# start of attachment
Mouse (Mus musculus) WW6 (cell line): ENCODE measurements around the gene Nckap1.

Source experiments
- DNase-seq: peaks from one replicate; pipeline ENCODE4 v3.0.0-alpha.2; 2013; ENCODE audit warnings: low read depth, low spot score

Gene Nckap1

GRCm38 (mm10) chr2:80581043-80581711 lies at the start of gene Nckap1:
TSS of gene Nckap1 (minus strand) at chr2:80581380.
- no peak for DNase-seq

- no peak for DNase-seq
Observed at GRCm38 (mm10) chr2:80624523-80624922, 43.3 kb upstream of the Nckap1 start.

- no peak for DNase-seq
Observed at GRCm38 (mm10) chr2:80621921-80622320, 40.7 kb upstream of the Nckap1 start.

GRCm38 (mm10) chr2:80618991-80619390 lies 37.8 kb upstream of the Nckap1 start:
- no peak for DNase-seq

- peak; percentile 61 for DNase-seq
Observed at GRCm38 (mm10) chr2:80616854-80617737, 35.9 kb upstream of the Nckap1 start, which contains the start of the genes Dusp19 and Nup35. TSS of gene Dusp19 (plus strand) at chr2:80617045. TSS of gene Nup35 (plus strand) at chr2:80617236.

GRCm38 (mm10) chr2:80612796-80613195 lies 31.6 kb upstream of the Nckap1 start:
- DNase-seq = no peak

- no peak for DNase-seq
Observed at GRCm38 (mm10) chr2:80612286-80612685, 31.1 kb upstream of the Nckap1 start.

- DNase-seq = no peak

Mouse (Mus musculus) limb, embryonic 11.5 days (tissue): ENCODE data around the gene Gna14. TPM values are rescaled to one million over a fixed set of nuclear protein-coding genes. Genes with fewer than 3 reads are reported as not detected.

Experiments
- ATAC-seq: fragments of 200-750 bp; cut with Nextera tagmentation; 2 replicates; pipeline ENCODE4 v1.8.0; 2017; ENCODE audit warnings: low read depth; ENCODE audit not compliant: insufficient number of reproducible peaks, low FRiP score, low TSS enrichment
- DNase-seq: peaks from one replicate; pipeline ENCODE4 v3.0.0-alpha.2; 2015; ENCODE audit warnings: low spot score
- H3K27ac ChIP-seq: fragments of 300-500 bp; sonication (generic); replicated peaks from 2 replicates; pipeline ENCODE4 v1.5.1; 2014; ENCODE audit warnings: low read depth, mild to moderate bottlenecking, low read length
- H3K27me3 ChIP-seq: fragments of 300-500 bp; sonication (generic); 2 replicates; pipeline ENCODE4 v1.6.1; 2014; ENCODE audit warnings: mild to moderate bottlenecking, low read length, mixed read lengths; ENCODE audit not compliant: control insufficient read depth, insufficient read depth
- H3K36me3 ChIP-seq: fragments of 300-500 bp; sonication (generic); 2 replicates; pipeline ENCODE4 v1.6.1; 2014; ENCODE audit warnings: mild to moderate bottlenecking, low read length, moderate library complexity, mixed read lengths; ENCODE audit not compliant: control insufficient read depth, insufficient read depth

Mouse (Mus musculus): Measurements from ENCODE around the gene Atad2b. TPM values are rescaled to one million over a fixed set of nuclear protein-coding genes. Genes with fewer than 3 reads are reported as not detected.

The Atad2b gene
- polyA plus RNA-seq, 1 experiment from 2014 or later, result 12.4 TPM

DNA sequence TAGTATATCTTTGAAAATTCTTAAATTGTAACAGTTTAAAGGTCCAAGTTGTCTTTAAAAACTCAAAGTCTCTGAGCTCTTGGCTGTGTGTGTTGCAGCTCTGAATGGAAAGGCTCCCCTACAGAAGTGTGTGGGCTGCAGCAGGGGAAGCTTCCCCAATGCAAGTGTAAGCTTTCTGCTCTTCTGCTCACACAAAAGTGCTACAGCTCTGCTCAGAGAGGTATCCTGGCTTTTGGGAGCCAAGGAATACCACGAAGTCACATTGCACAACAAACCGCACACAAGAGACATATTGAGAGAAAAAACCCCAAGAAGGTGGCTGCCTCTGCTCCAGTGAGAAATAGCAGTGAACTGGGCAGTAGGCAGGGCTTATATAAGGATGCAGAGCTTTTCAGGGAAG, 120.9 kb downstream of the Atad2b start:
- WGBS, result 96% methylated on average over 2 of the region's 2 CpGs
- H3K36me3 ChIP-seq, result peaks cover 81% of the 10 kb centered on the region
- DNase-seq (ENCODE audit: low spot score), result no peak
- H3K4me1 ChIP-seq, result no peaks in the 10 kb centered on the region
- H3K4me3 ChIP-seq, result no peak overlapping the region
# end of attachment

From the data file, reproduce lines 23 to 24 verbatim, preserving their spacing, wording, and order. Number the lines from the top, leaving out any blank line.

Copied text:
- ATAC-seq: fragments of 200-750 bp; cut with Nextera tagmentation; 2 replicates; pipeline ENCODE4 v1.8.0; 2017; ENCODE audit warnings: low read depth; ENCODE audit not compliant: insufficient number of reproducible peaks, low FRiP score, low TSS enrichment
- DNase-seq: peaks from one replicate; pipeline ENCODE4 v3.0.0-alpha.2; 2015; ENCODE audit warnings: low spot score